How many places have you travelled that made a profound affect on your soul? I have been blessed to have visited a few and Kylemore Abbey remains one of them. It sits beautifully among the commanding hills of Connemara, Co. Galway, Ireland and surrounds itself with an inky lake that turns over colors in the light. Framed by grasses of gold and every shade of olive and emerald green, it embodies peace and stillness. I like a good story along with a feeling of being connected to a place when I travel. Kylemore Abbey takes the two and weaves them together as a place that will long be remembered.
The Kylemore Castle was built around 1867 by Mitchell Henry and his wife Margaret Vaughan Henry. It was during their honeymoon that they fell in love with the area of Connemara. Connemara’s landscape is rugged, yet still. It reminds you of the contrasts between many things in life. A sort of oneness with God while keeping its wild terrain. I could relate to that as this place brought back memories of growing up and attending a parochial all-girl high school. I was young with a bit of a wild child yet always walking alongside God. Thankfully, those moments never define you, and if you are lucky enough like me, you can still keep a little bit of a wild heart.
The Mitchells started a family, however, sadly Margaret died on a trip to Egypt from the Nile virus at the age of 45. Her body was brought back and remains to this day on site in a small mausoleum alongside her husband. Their story interested me in that I could feel that this was a home where two people were madly in love- a story that ended too soon. However, their spirit remains within Kylemore and its grounds. The Mitchells along with their children were nature lovers which is apparent as you walk along the grounds and past the bogs. They enjoyed making their house a home by adding Italian design elements which you can pick up everywhere. Their love of nature was incorporated by using Connemara marble throughout the castle. One sure presence of a woman who was a proud wife and mother was Margaret’s family crest above the door.
I believe that after Margaret’s death, many called Kylemore their home. However, the biggest change came about after the Duke and Duchess of Manchester purchased it. The rumor was that many of the design themes along with the marble was removed; however, I was able to see that much of the stately elegance remained upon touring the castle. There were rumours of money problems as it pertained to the later owners. Kylemore Abbey later became the home of the Benedictine nuns who came for safety during World War 1. It has thus remained their home since 1920. The nuns once ran a boarding school for girls along with a school for local children. Some of the relics can be found inside the castle. I walked into a room and spied a dress form donned in a traditional high school uniform. It made me smile for a minute as I thought about my years in high school wearing something a little more modern yet similar in design. I laughed for a minute thinking about how hot that uniform got when I had to serve detention weeding the courtyards. I am sure that the same sister who managed to catch me at some of my “finer” moments in school is now looking down smiling. She knows that I turned out ok.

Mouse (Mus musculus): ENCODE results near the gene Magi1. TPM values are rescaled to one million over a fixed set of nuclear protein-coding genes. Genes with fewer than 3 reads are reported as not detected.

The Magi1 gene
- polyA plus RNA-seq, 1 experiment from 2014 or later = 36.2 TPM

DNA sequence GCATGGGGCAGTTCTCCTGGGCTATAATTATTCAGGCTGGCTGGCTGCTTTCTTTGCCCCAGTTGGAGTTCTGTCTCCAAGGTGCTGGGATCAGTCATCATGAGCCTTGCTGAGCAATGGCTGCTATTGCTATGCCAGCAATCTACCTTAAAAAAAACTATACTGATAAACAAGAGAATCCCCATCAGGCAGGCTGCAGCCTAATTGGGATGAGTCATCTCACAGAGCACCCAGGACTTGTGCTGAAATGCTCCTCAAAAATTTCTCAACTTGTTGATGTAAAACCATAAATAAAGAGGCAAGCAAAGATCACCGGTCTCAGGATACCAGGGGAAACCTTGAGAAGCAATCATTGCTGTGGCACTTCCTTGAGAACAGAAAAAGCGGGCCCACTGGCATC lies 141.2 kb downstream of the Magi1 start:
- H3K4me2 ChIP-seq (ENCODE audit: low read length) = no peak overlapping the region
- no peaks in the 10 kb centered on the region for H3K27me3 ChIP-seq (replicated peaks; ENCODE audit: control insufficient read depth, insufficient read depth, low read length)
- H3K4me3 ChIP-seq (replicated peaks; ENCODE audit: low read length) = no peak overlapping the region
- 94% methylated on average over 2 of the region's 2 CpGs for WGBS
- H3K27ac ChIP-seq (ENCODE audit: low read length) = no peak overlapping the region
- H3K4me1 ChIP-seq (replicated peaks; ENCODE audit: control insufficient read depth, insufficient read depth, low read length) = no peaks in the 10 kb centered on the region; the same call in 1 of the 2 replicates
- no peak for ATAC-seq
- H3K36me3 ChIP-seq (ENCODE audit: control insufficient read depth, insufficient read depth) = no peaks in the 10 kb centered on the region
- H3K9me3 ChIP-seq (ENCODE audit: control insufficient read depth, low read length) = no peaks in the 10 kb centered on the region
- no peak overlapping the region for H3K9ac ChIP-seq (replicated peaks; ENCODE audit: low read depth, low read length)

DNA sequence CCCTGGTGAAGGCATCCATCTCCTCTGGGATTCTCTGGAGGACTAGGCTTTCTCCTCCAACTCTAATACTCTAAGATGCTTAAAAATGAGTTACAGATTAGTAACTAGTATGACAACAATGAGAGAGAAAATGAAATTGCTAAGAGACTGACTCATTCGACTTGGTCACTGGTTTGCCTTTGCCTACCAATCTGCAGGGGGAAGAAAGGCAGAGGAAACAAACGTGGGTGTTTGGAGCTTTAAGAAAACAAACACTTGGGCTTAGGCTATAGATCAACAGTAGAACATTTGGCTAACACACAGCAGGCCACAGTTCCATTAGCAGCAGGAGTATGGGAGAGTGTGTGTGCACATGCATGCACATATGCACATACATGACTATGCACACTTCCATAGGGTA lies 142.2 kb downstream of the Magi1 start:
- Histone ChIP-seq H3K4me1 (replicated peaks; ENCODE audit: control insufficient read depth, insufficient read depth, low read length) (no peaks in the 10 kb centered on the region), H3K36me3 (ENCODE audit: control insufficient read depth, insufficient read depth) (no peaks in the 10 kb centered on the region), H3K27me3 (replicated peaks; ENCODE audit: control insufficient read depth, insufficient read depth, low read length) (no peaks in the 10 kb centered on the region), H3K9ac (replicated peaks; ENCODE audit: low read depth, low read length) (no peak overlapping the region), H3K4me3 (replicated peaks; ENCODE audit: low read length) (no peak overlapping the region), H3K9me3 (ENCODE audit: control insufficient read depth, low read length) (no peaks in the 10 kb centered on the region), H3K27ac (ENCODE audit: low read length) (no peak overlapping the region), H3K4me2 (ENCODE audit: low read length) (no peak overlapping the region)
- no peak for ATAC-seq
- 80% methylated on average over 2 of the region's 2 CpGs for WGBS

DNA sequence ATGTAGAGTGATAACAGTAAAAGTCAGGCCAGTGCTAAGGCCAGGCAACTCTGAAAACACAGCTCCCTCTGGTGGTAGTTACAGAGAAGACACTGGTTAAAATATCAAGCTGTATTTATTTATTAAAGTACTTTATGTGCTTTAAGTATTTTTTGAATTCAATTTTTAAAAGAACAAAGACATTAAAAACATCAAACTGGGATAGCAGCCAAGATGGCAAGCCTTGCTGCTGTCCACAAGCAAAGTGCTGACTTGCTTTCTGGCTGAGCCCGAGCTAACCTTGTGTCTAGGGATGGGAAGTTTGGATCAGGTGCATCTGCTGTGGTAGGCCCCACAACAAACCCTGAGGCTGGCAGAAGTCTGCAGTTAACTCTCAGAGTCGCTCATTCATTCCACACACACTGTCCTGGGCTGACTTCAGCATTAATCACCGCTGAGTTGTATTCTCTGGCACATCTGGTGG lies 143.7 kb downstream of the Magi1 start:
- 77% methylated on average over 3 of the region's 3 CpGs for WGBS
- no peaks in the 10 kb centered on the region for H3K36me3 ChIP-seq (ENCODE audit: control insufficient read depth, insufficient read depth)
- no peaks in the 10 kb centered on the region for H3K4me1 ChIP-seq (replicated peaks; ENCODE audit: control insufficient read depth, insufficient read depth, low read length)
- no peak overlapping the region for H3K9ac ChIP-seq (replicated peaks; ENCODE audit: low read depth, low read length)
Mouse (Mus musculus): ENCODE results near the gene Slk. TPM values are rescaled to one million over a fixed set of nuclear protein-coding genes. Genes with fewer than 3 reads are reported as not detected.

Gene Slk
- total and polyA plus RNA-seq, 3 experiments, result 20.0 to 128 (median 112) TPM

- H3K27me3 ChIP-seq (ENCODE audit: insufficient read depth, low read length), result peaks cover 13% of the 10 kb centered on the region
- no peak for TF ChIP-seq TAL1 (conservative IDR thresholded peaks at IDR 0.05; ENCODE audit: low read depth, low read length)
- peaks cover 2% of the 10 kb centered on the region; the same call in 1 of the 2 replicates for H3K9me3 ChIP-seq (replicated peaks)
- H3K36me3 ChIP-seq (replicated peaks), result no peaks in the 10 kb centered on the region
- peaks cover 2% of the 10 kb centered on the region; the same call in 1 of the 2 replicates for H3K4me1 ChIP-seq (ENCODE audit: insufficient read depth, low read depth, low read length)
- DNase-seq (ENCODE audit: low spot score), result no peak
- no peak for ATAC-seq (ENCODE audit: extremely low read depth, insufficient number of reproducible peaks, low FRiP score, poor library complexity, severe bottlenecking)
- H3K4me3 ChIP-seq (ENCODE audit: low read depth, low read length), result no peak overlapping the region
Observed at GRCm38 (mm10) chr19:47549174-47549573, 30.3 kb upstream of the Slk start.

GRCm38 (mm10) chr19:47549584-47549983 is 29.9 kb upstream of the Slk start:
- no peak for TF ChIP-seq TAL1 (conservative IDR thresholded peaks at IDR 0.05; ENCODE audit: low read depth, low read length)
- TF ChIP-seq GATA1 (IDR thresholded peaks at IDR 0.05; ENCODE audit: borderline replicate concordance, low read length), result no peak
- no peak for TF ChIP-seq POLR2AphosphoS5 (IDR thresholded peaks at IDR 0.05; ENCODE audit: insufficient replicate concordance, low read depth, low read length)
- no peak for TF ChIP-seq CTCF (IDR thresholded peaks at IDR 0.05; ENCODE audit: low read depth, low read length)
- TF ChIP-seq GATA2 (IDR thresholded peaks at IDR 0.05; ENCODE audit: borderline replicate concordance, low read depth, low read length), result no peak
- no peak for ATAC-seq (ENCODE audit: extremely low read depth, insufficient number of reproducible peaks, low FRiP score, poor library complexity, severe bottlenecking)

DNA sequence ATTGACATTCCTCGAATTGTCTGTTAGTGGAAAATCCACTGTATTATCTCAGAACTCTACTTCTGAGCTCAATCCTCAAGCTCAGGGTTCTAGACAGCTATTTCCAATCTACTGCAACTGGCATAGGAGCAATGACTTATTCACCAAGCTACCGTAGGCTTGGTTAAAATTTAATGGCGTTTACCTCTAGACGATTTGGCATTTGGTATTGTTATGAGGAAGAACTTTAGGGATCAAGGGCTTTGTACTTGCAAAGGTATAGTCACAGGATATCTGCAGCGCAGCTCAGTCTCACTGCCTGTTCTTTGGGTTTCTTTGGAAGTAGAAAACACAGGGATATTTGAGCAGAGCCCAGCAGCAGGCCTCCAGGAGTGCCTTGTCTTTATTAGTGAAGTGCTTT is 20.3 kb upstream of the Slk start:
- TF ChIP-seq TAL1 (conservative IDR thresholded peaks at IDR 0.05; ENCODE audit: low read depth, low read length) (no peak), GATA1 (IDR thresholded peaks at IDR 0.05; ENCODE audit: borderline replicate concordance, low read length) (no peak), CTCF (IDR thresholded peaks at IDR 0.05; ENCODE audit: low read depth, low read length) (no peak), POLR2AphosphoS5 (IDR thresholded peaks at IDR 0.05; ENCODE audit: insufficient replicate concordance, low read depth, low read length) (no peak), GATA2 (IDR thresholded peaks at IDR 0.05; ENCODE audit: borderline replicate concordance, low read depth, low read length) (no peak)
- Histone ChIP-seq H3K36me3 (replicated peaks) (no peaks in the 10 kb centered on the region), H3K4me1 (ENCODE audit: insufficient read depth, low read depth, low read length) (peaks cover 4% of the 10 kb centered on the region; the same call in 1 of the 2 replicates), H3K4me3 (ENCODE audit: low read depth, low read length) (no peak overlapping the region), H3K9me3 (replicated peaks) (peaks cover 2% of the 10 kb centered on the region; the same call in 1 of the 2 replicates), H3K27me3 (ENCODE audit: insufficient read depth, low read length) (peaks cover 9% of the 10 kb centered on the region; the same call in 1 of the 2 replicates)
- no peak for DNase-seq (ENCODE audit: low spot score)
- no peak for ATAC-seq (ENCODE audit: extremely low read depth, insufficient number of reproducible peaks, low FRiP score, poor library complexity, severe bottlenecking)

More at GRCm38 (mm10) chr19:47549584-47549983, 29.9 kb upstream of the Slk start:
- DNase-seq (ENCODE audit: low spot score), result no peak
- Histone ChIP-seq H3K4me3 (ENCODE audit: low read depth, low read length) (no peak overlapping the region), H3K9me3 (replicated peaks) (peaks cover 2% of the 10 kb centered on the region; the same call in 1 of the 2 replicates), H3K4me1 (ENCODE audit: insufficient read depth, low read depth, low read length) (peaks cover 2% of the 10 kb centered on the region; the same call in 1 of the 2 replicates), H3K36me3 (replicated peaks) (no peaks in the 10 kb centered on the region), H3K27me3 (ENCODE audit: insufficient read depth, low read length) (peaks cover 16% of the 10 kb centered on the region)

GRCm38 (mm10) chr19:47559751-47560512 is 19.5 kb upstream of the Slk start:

I spent a good time inside the neo-Gothic church on the grounds which lay witness to Henry’s love as he had it built for his wife Margaret. I thought that is was a good way to round out my visit that day. I missed the choir rehearsal that day which holds memories for anyone who ever attended a parochial school. Thank you Kylemore Abbey for bringing back those memories.
I had one of the best lunches in the café that is located on the grounds. Most of the food is prepared by using the sisters traditional recipes. It is fresh and local. You need to stop in the cute little shops housed in the same building as the café. Here you may purchase local food, and scents crafted by the sisters. Unfortunately I was not able to see the Victorian Walled Garden, however, I was able to catch a glimpse on my way out.
That day, I walked a little slower back to my car and paused a little longer as I tried to take in every last vision of a place that embodies so much history intertwined with rugged beauty. A place that tells the tale of what we all want in life-to love and be loved. I have that in my husband of almost 30 years and a daughter with grace, beauty, and a sense of humor. These are the true blessings in this life. I was reminded of that as I strolled the grounds that day. Thank you Kylemore Abbey for the experience of history and my own remembrance of things past and present within the Wild Connemara countryside.